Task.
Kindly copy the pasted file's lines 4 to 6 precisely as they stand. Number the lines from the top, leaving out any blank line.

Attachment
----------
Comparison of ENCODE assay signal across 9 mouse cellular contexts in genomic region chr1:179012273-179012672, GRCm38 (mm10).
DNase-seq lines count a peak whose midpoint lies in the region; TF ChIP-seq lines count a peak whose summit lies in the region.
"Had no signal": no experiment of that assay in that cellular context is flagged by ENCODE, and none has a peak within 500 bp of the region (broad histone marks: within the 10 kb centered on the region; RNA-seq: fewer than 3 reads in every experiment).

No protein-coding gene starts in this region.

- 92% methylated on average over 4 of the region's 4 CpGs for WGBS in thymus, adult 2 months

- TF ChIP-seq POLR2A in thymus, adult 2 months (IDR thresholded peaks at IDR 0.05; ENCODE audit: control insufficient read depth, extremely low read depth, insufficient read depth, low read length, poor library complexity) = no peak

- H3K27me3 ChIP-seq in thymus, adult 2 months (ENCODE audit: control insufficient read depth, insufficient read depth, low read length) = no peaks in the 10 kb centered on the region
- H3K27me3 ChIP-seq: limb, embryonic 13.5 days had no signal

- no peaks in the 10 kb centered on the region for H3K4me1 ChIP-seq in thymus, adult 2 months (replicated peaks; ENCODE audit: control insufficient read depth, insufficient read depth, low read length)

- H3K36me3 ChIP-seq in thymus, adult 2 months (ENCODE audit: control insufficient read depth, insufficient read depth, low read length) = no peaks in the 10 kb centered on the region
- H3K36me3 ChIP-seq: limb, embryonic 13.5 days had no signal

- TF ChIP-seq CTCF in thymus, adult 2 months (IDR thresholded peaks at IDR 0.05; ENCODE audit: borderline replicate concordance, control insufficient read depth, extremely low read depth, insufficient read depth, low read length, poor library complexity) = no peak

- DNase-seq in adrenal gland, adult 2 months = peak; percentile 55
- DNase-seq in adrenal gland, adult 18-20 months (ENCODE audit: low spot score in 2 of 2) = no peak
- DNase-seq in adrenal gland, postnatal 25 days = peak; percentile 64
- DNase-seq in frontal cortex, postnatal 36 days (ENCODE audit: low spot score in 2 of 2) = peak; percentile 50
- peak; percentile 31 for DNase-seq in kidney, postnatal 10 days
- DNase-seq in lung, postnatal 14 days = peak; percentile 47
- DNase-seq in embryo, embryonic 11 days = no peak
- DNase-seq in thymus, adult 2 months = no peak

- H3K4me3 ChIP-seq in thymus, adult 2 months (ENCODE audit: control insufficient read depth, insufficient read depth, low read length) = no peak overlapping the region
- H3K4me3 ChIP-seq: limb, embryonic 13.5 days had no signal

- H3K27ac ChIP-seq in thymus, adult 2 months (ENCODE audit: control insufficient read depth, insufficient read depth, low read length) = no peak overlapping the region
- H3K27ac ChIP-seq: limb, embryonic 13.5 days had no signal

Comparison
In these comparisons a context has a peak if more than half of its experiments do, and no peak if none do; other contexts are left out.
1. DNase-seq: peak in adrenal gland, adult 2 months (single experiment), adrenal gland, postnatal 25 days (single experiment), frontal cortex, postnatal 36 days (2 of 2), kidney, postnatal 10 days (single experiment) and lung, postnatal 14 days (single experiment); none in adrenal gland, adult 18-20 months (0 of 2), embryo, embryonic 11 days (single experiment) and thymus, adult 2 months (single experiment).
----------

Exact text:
No protein-coding gene starts in this region.

- 92% methylated on average over 4 of the region's 4 CpGs for WGBS in thymus, adult 2 months

- TF ChIP-seq POLR2A in thymus, adult 2 months (IDR thresholded peaks at IDR 0.05; ENCODE audit: control insufficient read depth, extremely low read depth, insufficient read depth, low read length, poor library complexity) = no peak